Now just how do I get home. My wife is now busy, annoyed and unavailable. It was either an Uber for a hundred bucks or try a friend. My buddy Mike Trujillo came through in a big way. He drove to LAX and though it took a while I felt I would be back home soon–or so you may think. With my bag still winging its way to Vermont I drank a beer, ate a big fat burger with fries to quell my misery. Roughly 3pm I got the text and moved to the curb. Nose running, buss fumes choking me, more noise than I had heard in years and a homeless guy chanting something about the government a few feet away–I waited. As Mike pulled up I felt the end was in sight–silly me. I rolled up his van ramp, hopped on the back sofa and profusely thanked Mike and his girlfriend for doing this. Now were ready for that 2 hour freeway trip home. As we chatted I made the mistake of answering a text and the wave of nausea hit me. There it was, that greasy burger, beer, fries–all coupled with exhaustion and aggravation. I felt bad, real bad. Sweating and that green feeling (why do they call it green?) made me start searching for options as illness felt probable. Mike cranked up the air and I focused on the road. We made it home. If I could have I would have gotten down on my knees and kissed my driveway. I had left my home nearly 8 hours earlier in anticipation of a good time with dear friends. I came home just beat down in disappointment.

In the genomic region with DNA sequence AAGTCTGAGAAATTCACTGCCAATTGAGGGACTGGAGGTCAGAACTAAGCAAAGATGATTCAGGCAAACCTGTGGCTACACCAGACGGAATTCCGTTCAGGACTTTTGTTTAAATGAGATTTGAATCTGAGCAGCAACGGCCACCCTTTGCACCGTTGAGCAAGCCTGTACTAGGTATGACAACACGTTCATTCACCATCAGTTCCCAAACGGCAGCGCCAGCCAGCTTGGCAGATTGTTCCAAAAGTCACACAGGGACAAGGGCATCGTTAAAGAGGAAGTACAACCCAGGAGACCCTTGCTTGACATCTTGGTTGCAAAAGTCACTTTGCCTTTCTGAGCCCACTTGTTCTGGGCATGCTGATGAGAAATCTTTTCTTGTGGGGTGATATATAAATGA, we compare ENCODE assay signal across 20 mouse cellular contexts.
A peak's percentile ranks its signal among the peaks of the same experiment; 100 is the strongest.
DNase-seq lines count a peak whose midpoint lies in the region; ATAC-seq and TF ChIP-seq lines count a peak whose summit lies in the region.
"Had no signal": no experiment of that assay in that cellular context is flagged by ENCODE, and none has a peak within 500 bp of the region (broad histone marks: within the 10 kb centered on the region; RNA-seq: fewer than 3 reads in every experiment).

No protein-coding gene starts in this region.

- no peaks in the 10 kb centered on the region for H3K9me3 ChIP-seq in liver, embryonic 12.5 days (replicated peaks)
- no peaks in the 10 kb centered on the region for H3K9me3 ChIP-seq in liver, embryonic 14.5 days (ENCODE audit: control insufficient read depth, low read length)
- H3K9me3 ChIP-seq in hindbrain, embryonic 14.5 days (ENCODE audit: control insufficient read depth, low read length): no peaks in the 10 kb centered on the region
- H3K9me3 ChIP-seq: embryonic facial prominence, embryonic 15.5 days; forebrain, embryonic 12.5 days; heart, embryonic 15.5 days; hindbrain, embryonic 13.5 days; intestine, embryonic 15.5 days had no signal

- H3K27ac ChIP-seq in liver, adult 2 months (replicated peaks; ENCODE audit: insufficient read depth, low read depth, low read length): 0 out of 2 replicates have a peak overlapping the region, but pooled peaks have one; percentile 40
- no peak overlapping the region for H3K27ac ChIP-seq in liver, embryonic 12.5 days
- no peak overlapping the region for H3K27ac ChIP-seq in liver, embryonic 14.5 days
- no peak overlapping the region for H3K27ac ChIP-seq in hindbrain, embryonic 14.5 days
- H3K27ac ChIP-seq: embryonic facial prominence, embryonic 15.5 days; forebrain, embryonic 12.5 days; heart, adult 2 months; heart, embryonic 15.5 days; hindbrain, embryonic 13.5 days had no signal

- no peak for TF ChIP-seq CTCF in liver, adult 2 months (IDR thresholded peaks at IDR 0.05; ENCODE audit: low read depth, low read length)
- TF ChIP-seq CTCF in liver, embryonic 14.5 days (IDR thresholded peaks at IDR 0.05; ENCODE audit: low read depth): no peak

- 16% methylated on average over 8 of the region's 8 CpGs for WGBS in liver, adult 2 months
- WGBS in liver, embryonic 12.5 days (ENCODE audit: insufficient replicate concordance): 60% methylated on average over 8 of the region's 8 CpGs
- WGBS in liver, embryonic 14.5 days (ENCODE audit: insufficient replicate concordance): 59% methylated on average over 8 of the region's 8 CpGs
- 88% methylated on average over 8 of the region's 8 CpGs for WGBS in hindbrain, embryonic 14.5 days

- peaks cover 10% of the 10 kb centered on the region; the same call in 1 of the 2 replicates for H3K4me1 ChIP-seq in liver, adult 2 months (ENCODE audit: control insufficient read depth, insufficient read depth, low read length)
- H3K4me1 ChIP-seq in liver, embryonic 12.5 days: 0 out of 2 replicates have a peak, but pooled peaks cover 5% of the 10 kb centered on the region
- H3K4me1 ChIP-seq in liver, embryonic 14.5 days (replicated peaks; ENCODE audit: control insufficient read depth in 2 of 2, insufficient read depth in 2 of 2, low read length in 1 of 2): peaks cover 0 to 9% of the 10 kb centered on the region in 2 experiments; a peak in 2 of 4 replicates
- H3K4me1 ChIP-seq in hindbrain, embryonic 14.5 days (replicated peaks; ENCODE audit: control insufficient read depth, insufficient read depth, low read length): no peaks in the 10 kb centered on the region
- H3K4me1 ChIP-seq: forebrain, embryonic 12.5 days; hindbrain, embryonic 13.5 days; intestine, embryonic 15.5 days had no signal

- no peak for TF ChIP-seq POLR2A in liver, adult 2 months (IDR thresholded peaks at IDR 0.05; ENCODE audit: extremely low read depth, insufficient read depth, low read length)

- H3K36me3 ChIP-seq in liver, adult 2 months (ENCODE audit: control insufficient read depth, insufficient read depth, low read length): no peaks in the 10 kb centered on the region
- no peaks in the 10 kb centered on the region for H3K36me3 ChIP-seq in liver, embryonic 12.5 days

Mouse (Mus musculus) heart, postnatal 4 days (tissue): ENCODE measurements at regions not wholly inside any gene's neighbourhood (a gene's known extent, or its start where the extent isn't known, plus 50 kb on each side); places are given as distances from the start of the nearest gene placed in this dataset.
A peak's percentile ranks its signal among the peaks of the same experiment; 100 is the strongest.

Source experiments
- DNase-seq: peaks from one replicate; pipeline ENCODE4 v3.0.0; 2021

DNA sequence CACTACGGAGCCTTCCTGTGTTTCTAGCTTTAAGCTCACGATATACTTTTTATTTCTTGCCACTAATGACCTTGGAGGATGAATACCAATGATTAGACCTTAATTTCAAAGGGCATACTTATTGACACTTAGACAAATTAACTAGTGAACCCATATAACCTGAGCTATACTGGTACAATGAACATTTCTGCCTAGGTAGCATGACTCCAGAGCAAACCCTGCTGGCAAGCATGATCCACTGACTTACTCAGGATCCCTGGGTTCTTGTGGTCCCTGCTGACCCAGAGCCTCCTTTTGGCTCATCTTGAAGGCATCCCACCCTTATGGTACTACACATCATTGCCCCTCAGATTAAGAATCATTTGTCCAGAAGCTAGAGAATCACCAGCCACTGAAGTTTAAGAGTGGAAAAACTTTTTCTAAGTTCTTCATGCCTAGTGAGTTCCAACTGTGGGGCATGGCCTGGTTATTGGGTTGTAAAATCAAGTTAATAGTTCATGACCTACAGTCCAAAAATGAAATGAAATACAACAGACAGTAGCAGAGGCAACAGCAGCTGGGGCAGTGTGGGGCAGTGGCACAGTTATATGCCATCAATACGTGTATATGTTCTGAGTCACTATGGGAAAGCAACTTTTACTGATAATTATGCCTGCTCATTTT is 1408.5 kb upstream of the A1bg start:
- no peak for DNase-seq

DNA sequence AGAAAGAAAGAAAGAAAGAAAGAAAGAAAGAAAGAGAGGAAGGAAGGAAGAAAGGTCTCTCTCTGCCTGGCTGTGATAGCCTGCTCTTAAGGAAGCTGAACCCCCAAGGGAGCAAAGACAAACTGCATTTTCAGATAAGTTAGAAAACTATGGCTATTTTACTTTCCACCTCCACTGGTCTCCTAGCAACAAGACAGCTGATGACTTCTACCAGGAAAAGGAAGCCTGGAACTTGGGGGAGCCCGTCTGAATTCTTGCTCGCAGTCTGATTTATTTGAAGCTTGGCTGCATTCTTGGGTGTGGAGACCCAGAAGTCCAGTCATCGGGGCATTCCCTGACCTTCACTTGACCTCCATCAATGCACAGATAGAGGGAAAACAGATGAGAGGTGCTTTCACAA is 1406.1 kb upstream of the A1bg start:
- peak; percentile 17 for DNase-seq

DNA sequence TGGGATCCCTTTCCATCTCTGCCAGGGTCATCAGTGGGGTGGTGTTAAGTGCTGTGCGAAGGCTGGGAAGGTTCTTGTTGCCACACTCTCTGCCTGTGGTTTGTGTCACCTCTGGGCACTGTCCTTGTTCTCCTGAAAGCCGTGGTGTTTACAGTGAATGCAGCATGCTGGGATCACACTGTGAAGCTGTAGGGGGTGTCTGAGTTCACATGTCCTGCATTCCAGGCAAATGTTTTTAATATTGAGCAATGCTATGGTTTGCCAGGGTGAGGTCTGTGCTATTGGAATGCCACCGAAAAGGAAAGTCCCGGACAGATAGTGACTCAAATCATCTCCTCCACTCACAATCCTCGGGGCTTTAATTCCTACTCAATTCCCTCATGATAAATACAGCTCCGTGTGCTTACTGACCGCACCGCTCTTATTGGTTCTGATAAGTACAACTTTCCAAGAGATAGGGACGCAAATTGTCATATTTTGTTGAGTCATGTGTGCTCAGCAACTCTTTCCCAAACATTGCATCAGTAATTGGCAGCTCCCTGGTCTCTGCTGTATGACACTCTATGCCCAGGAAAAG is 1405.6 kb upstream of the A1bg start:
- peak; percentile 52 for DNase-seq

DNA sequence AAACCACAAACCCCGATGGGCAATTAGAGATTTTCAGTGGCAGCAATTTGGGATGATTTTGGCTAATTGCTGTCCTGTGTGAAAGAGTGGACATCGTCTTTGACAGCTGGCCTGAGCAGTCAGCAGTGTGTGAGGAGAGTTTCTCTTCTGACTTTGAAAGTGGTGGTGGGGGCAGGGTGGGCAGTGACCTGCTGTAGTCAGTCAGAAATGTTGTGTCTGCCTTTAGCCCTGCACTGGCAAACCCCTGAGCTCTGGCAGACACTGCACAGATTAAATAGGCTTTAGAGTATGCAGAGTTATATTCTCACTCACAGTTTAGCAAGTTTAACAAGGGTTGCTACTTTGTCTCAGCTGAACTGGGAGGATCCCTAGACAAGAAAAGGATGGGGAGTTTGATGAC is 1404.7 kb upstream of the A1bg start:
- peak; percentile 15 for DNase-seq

In all my years of traveling, for racing, TV, and pleasure I have been stuck in an airport one time. This became one of those time I could not risk it. Travel at 30 is different than travel at 62. Yes, I’m soft and most certainly this will provide some good material to bust my chops with, but my friends I tell you this; I’m still rebuilding the pieces of my broken psyche.

2 Comments on “A day in travel hell”

  • Julia Gowell


    Oh – man I feel for you! Not the same, but the last flight I took was offering $ for a seat, first $200, then $300 then $400… they went as high as $700! I wanted so bad to take it but because my daughter was back in Charleston fighting a sore throat I thought I need to get back as early as possible… But I was torn because I also wanted to visit my Dad again before I left the west coast. But (being a good mom) I stayed with my original fight, painfully passed on the $700 voucher. Then – Our flight was DELAYED. I had a tight connection in ATL. We landed in the international gate & I sprinted thru the airport, heavy back pack, pants falling down, sore hip, i heard someone say – you go girl! As I arrived at my gate, I saw the door close – missed flight by seconds, I begged the agent to let me on – nope. I sat in ATL for hours, waiting for next flight that also kept getting delayed. I called my daughter to check on her…she was laughing, friends were over, music cranked up. She said, “Mom – I’m fine now you should have taken the $700!”

    • Bob Molinatti


      Oh my Julie–thats too much. One of the things I did start to dread was the travel and the sheer un-predictability of it all. Sometimes it goes smooth as clockwork and other times it just gets off the rails until you want to throw yourself in front of one of those Hertz buses! Seriously, travel has just become so long and difficult now. I feel fortunate that I knew where and when to cut my looses on that damn trip!